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to be the most innovative in the history of the art form. Of course, this is such an impossibly huge question, and one is always limited to a certain degree by which languages besides one's birth tongue one can truly read for nuance and subtlety (poetry translation is the original Bed of Procrustes) and how many thousands of books one has time to consume. And then does one technically consider those writing at the dawn of poetic language innovators simply because they are entering uncharted waters with the first metaphors, the first myths, the first narratives...basically the first lyric poetry? I just wanted to flesh out my particular view of things, which will most likely not match up wholly with yours. But I would be interested in hearing where we match and where we diverge. I was trying to focus here on poets I thought changed the poem itself, or somehow changed our conception of the nature of poetry. This differs from my list of poets I feel were the most important poets, or the greatest poets who ever lived. There's some overlap, but some of these poets I see more as innovators who were more important for opening doors than for what they actually wrote (Simias or even Khlebnikov, say, arguably could fall into this category). I consider Wallace Stevens one of the twentieth century's greatest poets, for example, but don't feel he merits inclusion on this list of innovators of form or innovators of what is "permissible" in poetry. Anyway, if you'd like to comment feel free. I'd love to hear your input...but please give at least a hint of a reason for your particular additions or subtractions. :-) Here's my list, and yes I realize how Eurocentric this is. Give me some of the great Asian and Indian writers I missed. Yes, the Mahabharata, that longitudinally constructed masterpiece, obviously...but what or who else? I read the list of Nobelist poets and couldn't justify a single one as an innovator of form (and please don't say Tagore! yuck! lol).... I have added a number after each author, ranging from one to three: one indicates innovation with moderate impact formalistically, NOT overall cultural or crosscultural impact, obviously. This speaks purely to how much future writers recognizably use this author's modifications to the poem itself; two indicates broad impact formalistically, significantly increased influence on future writers; three indicates an author who revolutionized form and whose influence is pervasive. Yes, this is a whim. It amused me to do so. Let's play. No particular order here.... 1. Simias of Rhodes/Theocritus of Syracuse...for being two of the earliest identifiable innovators in concrete poetry. Not exactly the most influential change in the art form, but a substantial move in the direction of how submissive the medium could be, and a strange sort of reverse-abstraction process. (1) 2. Shakespeare. The Sonnets are just one facet of a mind that exploited every rhetorical device in the book, and then invented others that the masters of antiquity had not conceived. Minting the English language anew as he went, he is of course a titan and yes I Eurocentrically place him here. (1) Should I place Racine here? I haven't read enough of the French Shakespeare to speak confidently of his place. Sue me.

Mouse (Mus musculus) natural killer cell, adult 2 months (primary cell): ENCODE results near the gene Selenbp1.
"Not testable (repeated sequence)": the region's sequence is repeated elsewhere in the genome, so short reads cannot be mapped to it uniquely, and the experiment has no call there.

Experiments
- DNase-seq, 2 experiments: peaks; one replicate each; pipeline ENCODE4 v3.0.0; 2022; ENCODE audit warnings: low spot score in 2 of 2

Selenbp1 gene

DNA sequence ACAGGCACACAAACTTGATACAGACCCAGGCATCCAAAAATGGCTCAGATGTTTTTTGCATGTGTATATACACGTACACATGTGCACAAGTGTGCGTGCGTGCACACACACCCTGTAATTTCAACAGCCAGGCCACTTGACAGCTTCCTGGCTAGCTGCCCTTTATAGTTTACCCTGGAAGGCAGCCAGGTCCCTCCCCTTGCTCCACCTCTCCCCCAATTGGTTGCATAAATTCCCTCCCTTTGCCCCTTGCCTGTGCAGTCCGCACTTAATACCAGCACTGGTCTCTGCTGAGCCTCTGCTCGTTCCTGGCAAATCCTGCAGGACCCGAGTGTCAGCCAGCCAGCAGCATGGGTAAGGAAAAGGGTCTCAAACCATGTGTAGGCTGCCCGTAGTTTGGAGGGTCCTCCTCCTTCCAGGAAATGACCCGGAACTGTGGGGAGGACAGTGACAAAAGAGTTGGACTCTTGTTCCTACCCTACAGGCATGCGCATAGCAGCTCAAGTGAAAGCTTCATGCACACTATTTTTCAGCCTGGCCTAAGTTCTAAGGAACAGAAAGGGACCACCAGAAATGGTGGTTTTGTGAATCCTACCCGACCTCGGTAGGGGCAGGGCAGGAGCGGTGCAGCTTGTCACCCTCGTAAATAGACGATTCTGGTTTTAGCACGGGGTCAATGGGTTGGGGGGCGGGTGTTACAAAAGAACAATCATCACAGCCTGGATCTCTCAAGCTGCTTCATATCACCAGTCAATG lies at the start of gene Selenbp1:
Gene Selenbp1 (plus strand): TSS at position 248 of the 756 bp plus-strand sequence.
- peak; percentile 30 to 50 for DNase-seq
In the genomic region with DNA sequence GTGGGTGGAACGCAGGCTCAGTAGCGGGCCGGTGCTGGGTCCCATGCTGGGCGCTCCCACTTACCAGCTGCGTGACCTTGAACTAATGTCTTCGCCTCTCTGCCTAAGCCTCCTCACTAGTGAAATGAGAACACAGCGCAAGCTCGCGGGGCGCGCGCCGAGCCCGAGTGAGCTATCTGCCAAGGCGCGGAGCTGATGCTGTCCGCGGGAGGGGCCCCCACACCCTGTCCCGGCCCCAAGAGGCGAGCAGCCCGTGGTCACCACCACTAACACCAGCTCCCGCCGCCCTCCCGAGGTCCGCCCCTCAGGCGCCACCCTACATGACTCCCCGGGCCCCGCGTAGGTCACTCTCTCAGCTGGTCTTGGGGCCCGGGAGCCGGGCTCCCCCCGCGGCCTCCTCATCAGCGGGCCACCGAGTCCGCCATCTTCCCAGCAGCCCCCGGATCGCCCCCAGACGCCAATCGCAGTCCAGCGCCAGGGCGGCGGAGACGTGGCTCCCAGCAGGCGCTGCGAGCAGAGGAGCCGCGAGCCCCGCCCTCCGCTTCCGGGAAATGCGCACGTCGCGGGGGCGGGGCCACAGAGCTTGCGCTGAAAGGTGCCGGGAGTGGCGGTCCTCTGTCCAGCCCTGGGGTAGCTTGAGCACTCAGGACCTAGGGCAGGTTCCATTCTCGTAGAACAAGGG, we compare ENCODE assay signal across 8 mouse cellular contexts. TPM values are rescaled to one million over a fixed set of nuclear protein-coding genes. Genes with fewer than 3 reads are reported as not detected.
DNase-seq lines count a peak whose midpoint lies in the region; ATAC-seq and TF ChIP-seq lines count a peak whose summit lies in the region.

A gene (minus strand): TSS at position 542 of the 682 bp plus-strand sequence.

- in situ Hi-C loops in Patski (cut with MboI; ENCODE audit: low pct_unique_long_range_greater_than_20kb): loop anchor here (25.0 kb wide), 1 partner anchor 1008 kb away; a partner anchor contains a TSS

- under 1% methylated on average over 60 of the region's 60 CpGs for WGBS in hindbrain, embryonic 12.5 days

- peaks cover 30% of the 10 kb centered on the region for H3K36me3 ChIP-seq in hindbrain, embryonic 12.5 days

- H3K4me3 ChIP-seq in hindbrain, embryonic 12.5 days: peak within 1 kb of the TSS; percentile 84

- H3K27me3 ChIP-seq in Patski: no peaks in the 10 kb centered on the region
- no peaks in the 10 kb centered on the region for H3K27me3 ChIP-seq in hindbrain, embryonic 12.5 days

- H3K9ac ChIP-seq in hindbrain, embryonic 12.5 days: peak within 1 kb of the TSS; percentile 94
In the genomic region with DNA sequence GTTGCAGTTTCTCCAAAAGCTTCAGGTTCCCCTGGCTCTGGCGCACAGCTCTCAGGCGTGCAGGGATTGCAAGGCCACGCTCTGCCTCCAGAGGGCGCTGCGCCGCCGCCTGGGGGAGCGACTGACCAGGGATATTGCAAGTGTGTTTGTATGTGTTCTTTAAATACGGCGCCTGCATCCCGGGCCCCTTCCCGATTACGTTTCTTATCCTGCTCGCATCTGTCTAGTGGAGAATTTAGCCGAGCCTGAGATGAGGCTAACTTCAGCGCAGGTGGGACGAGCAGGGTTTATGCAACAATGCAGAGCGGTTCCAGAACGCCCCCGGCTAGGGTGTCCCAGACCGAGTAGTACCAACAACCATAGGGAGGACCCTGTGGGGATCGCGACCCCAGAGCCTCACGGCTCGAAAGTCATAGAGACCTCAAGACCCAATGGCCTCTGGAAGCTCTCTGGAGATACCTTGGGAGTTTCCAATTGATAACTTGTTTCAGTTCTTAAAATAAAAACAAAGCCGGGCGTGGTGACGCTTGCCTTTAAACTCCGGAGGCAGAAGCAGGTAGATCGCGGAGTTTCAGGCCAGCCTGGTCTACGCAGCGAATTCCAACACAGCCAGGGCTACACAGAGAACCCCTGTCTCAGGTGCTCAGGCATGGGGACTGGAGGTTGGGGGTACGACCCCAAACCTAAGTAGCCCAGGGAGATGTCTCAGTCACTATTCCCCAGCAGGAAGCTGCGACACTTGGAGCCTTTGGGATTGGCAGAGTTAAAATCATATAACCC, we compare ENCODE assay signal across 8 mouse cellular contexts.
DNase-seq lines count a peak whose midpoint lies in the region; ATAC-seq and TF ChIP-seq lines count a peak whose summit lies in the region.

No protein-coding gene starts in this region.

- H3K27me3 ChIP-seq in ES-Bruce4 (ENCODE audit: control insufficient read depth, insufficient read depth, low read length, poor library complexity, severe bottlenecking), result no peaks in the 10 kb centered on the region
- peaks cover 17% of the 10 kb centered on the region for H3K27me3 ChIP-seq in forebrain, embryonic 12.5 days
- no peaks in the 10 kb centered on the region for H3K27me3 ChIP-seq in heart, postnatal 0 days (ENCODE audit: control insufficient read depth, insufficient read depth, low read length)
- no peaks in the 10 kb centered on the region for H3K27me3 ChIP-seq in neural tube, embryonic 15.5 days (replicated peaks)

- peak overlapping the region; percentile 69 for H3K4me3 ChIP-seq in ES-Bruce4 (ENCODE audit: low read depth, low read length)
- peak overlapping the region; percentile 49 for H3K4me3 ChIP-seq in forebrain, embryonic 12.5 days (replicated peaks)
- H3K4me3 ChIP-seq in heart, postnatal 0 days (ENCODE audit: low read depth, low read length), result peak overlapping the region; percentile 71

3. Mallarme. "Un Coup de Des" by itself would earn him a place here. An open field poem that embodies self-referentiality to that degree would earn him a place as a prophet of twentieth century poetics. (2) 4. Rimbaud. The revolution was not televised. Besides perfecting the prose poem form, the postmodern sensibility was from its mother's womb untimely ripped with this young visionary. The "Lettres du Voyant," "Les Stupra," poems that sampled everything from alchemy to the names of shopkeepers on a Paris street, a visionary synaesthetic poem about "Vowels." The infinitude of possibilities for poetry opened up instantly and permanently, like a terrible, mesmerizing battlefield wound. And yet it wasn't enough to keep this man interested. The ultimate crowning touch to a Job-like life. (3) 5. Rilke. The degree to which Rilke formed a new atheist spirituality is stunning. Existentialism needed a great poet who could embody the way the world's thinking was fundamentally changing, and book after book disclosed to us how far we were wandering from the fostering thought of millenia. The Duino Elegies should hold up nicely as empires crumble. (3) 6. Khlebnikov. The father of zaum, sound poetry. The man who was a poetmathematician and tried to divine universal laws of history and time in number itself, which could then be transformed into poetic language. This is why many of his poems are based almost cabalistically on mystical meanings imparted to numbers, from the single number which he believed governed historical cycles of change, to the number of heartbeats he counted in his chest to be synched up to a poem. (2) 7. Kruchenykh. Surely the father of visual poetry, asemic poetry and so many other variations of what Bob Grumman calls vizlature (visual literature). If not the true father, the pimp daddy. And that's who we care about. We always care about the pimp daddy. (2) 8. Fernando Pessoa (or choose a heteronym). The idea of voice smashed to bits on the floor. Thank Gods. And we are free to move through all the dreams of language suddenly, to be anyone and act out Publius Naso's Metamorphoses within our single body. Vive la schizophrenie! Okay, that's not what schizophrenia is, but you know what I mean. (1) 9. Whitman. Free verse personified. What can be said or confessed fast-forwarded a century or so. The ability to warp language so perfectly that "I sing the body electric" sounds like perfectly fine English, and not even stilted. He came back to us some time later in the disguise of Mr. Ginsberg, of course. The almost pantheist embrace of life is a tad nineteenth century mystic, but the grasp of America as a phenomenon that was to become the future for more than just one nation was more than simply astute. It was visionary. (2) 10. Tristan Tzara. Dada was many things though it didn't want to really be anything but a demonstration of its own stylish nihilism, but the elevation of chance and the emergence of poets who were actors and magicians abusing politics on a political stage was something very new. What emerged as a scourge for World War I became something of a philosopher's aspirin for the art. Every poet falls under its spell at least once in his or her life. (3) 11. Gertrude Stein. I don't think Stein. The limits and the liminal this came out of her studies with Wittgenstein and Stein go hand in feels great to read her until you anyone on this list changed language more than are her province. And it's very logical that William James and her scientific training. hand, of course. And perhaps throw in Godel. It realize how insubstantial the structure whereof